A handful of people needed medical treatment for dug and alcohol intoxication at a music festival where thousands of young attendees were forced to queue up to seven hours due to stringent searches for illicit drugs.
The organiser of Raglan music festival Soundsplash says the four drug intoxications and minimal alcohol intoxications during the three-day festival which ended today showed that its messaging and processes worked.
The festival came under fire on Friday after teenagers had to wait up to seven hours in the hot sun in Raglan Airfield for buses to take them the final 4km to the concert grounds.
The site had been set up as a drop-off point and a place where they could get their entry wristbands and have their bags searched for alcohol and harmful substances.
Festival organiser Brian Ruawai on Friday apologised for the waits, but said it was caused by the stringent checking for illicit drugs.
Of the 8000 mainly young people who attended the festival, Ruawai said just two were taken by ambulance as a precaution due to taking drugs, one was cleared by medics at the festival and one was collected by a parent.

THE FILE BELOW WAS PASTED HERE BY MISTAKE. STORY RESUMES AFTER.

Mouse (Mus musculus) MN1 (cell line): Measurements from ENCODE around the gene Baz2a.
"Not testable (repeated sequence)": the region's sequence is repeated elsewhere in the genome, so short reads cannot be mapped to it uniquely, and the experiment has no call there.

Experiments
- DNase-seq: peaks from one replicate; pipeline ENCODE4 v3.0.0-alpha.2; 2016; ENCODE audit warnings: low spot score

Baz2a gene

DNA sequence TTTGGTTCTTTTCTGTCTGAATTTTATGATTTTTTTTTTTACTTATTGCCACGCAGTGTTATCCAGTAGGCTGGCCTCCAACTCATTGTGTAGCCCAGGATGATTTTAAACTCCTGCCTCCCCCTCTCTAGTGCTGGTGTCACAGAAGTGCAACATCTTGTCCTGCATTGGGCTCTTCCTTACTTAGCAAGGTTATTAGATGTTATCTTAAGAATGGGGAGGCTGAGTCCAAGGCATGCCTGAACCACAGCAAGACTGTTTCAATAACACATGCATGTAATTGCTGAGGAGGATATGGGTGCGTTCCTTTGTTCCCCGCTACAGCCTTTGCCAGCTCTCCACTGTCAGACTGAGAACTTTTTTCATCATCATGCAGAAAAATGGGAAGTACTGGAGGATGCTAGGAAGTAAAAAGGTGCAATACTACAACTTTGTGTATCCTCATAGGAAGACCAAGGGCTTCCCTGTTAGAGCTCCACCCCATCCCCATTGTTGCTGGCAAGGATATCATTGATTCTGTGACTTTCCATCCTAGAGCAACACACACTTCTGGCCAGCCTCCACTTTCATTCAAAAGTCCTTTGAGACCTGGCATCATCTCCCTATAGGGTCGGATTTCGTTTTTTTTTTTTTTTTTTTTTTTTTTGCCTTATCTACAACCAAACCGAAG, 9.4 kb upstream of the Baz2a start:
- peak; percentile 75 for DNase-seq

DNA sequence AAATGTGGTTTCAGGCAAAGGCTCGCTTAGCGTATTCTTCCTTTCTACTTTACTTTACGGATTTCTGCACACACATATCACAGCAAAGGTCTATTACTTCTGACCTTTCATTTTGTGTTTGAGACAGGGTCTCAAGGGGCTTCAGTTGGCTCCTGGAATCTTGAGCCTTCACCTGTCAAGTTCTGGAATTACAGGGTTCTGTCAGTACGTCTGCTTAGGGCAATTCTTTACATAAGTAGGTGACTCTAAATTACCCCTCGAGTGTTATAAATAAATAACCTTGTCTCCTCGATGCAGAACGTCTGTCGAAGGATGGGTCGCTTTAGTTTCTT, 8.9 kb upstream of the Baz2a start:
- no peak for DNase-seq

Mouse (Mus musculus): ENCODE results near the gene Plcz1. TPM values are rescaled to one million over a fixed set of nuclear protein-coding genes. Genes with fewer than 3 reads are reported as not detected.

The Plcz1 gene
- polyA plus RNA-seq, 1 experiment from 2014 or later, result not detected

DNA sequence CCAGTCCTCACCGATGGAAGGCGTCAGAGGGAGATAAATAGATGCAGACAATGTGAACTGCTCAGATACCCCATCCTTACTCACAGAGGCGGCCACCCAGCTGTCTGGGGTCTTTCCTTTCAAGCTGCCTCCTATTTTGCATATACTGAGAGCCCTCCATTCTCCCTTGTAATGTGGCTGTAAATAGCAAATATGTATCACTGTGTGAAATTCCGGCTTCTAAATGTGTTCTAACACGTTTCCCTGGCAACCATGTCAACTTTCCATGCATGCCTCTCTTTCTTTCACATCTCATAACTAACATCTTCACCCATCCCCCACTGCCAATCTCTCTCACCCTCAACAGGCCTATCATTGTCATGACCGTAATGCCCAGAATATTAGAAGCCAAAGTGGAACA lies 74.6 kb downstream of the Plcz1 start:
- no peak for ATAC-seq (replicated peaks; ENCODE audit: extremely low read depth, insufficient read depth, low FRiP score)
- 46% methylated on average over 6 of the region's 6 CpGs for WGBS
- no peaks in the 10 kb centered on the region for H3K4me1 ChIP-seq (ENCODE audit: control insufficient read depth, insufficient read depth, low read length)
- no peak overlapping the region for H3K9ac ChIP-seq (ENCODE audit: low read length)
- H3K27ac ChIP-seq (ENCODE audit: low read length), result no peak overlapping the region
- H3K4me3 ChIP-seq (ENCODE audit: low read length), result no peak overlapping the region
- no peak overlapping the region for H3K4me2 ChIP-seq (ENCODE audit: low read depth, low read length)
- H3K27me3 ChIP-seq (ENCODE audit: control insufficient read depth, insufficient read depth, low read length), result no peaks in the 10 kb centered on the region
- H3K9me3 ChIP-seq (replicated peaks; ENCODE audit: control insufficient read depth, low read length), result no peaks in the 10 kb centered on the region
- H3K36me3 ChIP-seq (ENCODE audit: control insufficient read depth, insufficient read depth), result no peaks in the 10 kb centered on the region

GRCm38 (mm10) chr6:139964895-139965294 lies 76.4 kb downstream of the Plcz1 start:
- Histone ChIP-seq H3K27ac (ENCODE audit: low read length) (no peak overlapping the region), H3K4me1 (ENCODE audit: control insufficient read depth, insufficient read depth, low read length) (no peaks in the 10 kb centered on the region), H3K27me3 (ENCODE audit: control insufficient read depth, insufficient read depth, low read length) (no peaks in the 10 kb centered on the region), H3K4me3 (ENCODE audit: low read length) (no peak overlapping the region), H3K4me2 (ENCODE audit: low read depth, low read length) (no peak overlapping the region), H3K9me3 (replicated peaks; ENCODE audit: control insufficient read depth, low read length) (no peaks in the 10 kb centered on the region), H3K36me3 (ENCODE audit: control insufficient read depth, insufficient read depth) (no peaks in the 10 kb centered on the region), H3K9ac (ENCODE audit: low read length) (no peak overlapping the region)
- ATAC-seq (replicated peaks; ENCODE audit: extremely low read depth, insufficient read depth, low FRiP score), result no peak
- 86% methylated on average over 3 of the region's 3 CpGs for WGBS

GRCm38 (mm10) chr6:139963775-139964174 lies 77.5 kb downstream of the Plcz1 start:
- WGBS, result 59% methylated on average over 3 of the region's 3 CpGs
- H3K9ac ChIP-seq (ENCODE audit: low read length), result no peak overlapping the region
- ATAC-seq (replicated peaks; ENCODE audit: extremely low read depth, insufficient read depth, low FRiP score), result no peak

"As previously stated, our searching processes upon entry are rigorous, but there will be some people who are determined to circumvent the event rules and the law."
Following the Herald's initial story about parents being irate about the long waits some dubbed a logistical disaster, more parents came forward complaining about over-priced food, no cooking facilities and the fact the showers were only open for several hours during the mornings and evenings.
But Ruawai said the website make it clear that there were no camping facilities like kitchens because the festival was held on a working farm and a fire ban was in place.
"This information is clearly stated in the event information/FAQs. Attendees are able to bring their own food and non-alcoholic beverages onsite.
"Our Wellbeing Teams gave out free BBQ food, fruit, snacks, hot and cold drinks which are located in the Blue Zone and Camping ground Chill Zones."
While vendors set their own prices, drinking water was freely available via multiple water stations throughout the event site.
"We expect vendors to set prices fairly but the festival doesn't control trading prices."
On Saturday night, Waikato Police posted that the crowds were being "wicked" and showing some great vibes. However it also urged people to keep safe, rehydrated and to drink responsibly.